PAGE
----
Luxury Cruiseliner Introduces New Green Tech Innovations
Danish Naval Architecture Company Knud E. Hensen designed something new for the luxury expedition cruise industry: a green cruise-liner. The company’s new vessel showcases a range of energy saving and emissions reduction technologies as well as some amazing luxury features so passengers can get the most out of the environments they visit.
The ship is designed for worldwide operations and unrestricted ocean voyages for itineraries up to 21 days with 300 passengers on board. It’s even strengthened to navigate through ice covered waters.
“The vessel has been developed in order to meet and challenge the increasing interest from the market concerning smaller size vessels for specialized and customized cruising and expeditions,” the company says on its website.
Green Technology Features
The diesel-electric power plant includes four medium-speed diesel generators in two separate engine rooms. The engines can be specified for Tier 3 NOx emission levels without exhaust gas treatment. Solar cells help offset the vessel’s electrical load and space is reserved for battery systems to provide emission-free and silent sailing through extra ecologically sensitive areas.
Engine heat recovery systems provide all of the vessel’s heating needs and other innovations in ventilation and air conditioning also reduce energy consumption. Advanced LED lighting and smart control systems contribute further to the overall low electrical load of the ship.
The green philosophy has also been considered in combining highly insulated windows and outside window walls with the latest in solar power technology.
In addition, the design integrates green technologies related to hotel services. The vessel has all facilities required to ensure that environmentally sensitive areas the ship visits remain untainted.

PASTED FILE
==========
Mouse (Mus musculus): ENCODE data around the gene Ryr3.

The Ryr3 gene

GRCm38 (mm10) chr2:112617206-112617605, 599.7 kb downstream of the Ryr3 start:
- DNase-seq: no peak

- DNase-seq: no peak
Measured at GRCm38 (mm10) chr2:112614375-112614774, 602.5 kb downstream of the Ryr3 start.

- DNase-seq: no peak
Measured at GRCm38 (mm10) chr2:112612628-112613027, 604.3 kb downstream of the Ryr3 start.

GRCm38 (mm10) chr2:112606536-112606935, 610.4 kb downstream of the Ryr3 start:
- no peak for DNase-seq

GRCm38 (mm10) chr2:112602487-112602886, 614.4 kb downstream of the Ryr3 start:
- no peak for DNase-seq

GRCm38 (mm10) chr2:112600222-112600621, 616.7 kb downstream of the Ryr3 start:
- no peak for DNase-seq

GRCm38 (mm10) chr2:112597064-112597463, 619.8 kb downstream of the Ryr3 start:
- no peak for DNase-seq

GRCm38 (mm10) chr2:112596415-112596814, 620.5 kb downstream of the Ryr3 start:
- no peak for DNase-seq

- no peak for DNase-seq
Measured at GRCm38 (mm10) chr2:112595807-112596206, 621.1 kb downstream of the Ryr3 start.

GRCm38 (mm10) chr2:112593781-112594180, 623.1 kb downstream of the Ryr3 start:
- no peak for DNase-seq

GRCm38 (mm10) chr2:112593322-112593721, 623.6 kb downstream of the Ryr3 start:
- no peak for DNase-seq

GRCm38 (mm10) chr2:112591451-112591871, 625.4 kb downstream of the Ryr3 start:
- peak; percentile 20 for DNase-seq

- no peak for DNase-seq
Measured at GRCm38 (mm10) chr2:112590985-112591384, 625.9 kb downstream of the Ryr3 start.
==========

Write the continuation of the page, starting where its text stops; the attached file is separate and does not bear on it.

The cruise-liner also boasts unique luxury features like a 360-degree view observation lounge with a heli-deck above it that allows the ship’s helicopter to be lowered into a fire and explosion proof glass enclosure in the middle of the observation lounge.
An ROV (Remote Operated Vehicle) equipped with a camera can go down 3,000 meters (9,843 feet) giving passengers a chance to watch high definition video on a big screen of the coral reefs and sea life below.
According to Greenhouse Gas Study 2014 report published by International Maritime Organization shipping accounts for about 3.1 percent of annual global carbon dioxide emissions. While this isn’t a high percentage, the report warns that maritime CO2 emissions are projected to increase significantly (50 to 250 percent) in the coming decades depending on economic growth and global energy demand. Hence such vessel designs do at least provide a gleam of hope for mitigating emissions growth in transportation.